There was another problem; I had forgotten I had wrapped the lead shank around the chair arm earlier. The horse pulled back until the lead shank tightened, which took all of a millisecond, when he felt the weight of T Red in the chair, he spun around to the right until T Red was behind him; now, T Red was making the situation considerably worse by screaming blood curdling screams while reaching for his foot and throwing his hands in the air. I was at a loss to do something useful, but I just stood there watching the drama unfold all too quickly. All of this strange behavior by T Red caused the poor horse to become scared; suddenly, the horse decided to leave this loony bin and he took off at a dead run. Thankfully, this made T Red quit screaming and he looked at me with a a blank expression, but what could I do, I could never run that fast. As the horse gained speed with the lawn chair and with T Red bouncing along beside him. It was amazing how long the chair stayed in the upright position, because that horse was gaining speed with every stride, but when the chair started to tip over backwards, the lead shank came undone and the horse lost his curious load.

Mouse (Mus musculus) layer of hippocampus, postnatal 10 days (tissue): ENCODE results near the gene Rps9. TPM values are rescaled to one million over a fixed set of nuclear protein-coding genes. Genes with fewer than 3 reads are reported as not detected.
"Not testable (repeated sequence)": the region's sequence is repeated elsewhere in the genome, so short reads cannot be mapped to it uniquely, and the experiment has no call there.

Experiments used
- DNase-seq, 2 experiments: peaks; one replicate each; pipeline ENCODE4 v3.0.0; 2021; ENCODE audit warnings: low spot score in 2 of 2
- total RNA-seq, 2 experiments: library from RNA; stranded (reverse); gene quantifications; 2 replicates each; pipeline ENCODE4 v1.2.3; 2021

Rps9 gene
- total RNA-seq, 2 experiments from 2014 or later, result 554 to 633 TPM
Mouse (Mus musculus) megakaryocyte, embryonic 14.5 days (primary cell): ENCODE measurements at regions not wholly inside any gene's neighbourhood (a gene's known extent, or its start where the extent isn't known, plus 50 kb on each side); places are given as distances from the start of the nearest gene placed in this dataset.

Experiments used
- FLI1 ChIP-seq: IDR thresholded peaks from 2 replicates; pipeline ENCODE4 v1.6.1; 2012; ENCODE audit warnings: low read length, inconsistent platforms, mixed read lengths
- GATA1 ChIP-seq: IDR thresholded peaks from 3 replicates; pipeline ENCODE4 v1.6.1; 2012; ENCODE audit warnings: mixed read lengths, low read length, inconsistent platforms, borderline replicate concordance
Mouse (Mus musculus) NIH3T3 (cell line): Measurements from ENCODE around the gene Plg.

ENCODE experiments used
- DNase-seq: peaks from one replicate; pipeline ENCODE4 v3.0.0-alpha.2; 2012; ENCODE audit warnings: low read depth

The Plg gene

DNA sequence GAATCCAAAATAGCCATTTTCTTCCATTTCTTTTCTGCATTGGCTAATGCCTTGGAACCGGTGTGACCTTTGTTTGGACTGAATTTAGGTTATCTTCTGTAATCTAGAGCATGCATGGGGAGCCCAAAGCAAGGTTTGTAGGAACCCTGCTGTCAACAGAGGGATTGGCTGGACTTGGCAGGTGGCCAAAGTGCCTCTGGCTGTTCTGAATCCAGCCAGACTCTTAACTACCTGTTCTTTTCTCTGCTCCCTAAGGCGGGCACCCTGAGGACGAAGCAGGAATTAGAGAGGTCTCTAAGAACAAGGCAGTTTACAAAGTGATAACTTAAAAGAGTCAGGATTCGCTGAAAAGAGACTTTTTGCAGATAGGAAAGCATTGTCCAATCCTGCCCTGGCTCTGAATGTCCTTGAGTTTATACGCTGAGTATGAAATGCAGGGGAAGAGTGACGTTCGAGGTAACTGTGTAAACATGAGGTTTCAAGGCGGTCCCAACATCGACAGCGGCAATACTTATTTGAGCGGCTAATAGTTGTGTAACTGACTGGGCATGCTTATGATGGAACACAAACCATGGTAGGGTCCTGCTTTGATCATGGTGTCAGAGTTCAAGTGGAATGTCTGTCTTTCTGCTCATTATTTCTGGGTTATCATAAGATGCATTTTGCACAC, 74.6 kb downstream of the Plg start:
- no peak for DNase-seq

No one really understood how the accident happened and I didn’t want to tell them about T Red falling asleep on the job or how I wrapped the lead shank to the arm of the lawn chair: everyone figured it was just one of those unusual race track accidents that are bound to happen now and then. T Red’s big toe healed up in a few days and he felt better almost immediately. He received a few bumps and bruises when his lawn chair flipped over, but all things considered, he did pretty well.
I’ve always maintained, you need a little luck when you play this game called life and I’ll admit, I’ve had my share of luck. The country has absorbed some bumps and bruises the past few years, but I think we will emerge stronger and smarter. Sometimes, we just need that horse hoof with the brand new shoe to drop on our sore toe, to wake up and get better.